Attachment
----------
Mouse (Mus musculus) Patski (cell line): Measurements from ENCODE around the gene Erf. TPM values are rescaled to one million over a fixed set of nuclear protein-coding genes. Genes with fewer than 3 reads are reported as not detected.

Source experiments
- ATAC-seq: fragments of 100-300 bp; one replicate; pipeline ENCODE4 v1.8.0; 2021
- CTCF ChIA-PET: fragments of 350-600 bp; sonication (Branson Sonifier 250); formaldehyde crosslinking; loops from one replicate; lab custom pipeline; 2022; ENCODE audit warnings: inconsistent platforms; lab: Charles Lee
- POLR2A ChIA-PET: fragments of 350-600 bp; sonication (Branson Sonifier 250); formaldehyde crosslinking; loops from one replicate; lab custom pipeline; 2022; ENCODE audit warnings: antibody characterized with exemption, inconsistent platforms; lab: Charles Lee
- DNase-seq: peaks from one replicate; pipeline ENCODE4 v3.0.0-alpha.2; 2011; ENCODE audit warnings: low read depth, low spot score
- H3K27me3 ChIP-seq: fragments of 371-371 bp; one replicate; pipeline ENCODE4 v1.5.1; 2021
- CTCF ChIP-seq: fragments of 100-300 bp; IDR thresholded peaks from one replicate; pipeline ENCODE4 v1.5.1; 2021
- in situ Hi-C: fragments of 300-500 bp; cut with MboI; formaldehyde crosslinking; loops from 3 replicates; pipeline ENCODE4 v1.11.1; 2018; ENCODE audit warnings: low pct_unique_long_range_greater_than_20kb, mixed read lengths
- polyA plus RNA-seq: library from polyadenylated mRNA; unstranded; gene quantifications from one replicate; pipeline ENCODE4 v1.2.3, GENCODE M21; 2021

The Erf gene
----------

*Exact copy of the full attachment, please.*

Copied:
Mouse (Mus musculus) Patski (cell line): Measurements from ENCODE around the gene Erf. TPM values are rescaled to one million over a fixed set of nuclear protein-coding genes. Genes with fewer than 3 reads are reported as not detected.

Source experiments
- ATAC-seq: fragments of 100-300 bp; one replicate; pipeline ENCODE4 v1.8.0; 2021
- CTCF ChIA-PET: fragments of 350-600 bp; sonication (Branson Sonifier 250); formaldehyde crosslinking; loops from one replicate; lab custom pipeline; 2022; ENCODE audit warnings: inconsistent platforms; lab: Charles Lee
- POLR2A ChIA-PET: fragments of 350-600 bp; sonication (Branson Sonifier 250); formaldehyde crosslinking; loops from one replicate; lab custom pipeline; 2022; ENCODE audit warnings: antibody characterized with exemption, inconsistent platforms; lab: Charles Lee
- DNase-seq: peaks from one replicate; pipeline ENCODE4 v3.0.0-alpha.2; 2011; ENCODE audit warnings: low read depth, low spot score
- H3K27me3 ChIP-seq: fragments of 371-371 bp; one replicate; pipeline ENCODE4 v1.5.1; 2021
- CTCF ChIP-seq: fragments of 100-300 bp; IDR thresholded peaks from one replicate; pipeline ENCODE4 v1.5.1; 2021
- in situ Hi-C: fragments of 300-500 bp; cut with MboI; formaldehyde crosslinking; loops from 3 replicates; pipeline ENCODE4 v1.11.1; 2018; ENCODE audit warnings: low pct_unique_long_range_greater_than_20kb, mixed read lengths
- polyA plus RNA-seq: library from polyadenylated mRNA; unstranded; gene quantifications from one replicate; pipeline ENCODE4 v1.2.3, GENCODE M21; 2021

The Erf gene